by Louis Navellier

August 18, 2020

Dollar Bills Dollar Sign Image

The biggest economic news next year might be a weaker U.S. dollar fueling a new round of commodity price inflation over time. The Labor Department reported last Tuesday that the Producer Price Index (PPI) surged 0.6% (a 7.4% annual rate) in July. That was twice the economists’ consensus estimate of a 0.3% increase. Much of the PPI increase was due to wholesale gasoline prices surging 10.1% in July.

Additionally, there was a 0.5% monthly increase in the cost of services. The core PPI, which excludes food, energy, and trade margins, rose 0.3% in July, which marks the third straight monthly rise. Despite these recent increases, in the past 12 months, the headline PPI has declined 0.4%, while the core PPI rose 0.1%. Although wholesale inflation has not officially materialized yet on a 12-month basis, there is no doubt that the Fed is trying to reignite inflation, since deflation is the main enemy of all central bankers.

Last Wednesday, the Labor Department announced that the Consumer Price Index (CPI) surged at the same rate (0.6% in July), significantly higher than economists’ consensus estimate of a 0.4% rise. Energy prices rose 2.5%, while food prices declined 0.4%. The core CPI, excluding food and energy, also surged 0.6%, the largest monthly increase since January 1991, indicative of brewing inflation.

The key drivers of consumer inflation in July were airline fares (up 5.3%), vehicle prices (+2.3%), and medical services (+.5%). In the past 12 months, the CPI has risen 1%, while the core CPI rose 1.6%, so inflation remains within the Fed’s 2% target rate for now, but there is no doubt that inflation is brewing.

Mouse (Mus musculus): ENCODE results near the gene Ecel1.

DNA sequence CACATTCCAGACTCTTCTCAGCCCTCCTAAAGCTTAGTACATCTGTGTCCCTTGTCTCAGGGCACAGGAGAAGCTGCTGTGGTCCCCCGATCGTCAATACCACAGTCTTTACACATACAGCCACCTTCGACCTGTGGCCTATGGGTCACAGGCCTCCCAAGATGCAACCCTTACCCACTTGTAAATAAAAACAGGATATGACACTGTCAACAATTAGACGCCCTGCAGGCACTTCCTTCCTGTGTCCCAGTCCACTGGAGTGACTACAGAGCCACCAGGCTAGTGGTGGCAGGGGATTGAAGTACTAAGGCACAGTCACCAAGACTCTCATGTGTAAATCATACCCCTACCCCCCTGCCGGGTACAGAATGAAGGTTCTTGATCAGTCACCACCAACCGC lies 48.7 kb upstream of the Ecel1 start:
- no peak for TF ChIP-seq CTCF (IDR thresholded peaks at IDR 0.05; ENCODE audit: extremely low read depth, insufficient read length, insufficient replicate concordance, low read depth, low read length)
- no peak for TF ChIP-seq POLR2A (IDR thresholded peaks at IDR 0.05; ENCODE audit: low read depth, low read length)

One of the consequences of rising inflation is that the 10-year Treasury bond yield has risen to 0.709% after hitting an intraday low of 0.503% the previous week. Interestingly, a lot of market pundits believe that the 10-year Treasury bond yield is losing its relevance. However, I believe that the 10-year yield may now be rising, since commodity inflation is being re-ignited. Furthermore, there was a disastrous 30-year Treasury bond auction last Thursday with a near-record low bid-to-cover ratio of just 2.136.

It is now becoming increasingly obvious that the U.S. is borrowing too much money, which is why the U.S. dollar is weak and international investors are fleeing the dollar. Furthermore, whether President Trump or Joe Biden wins, the U.S. budget deficit is expected to continue to spin out of control, so the Fed is pessimistic on rates, because they may have to keep injecting more money to control Treasury yields.

That is the bad news. The good news is that there was more positive economic news last week.

More Positive Economic News Released Last Week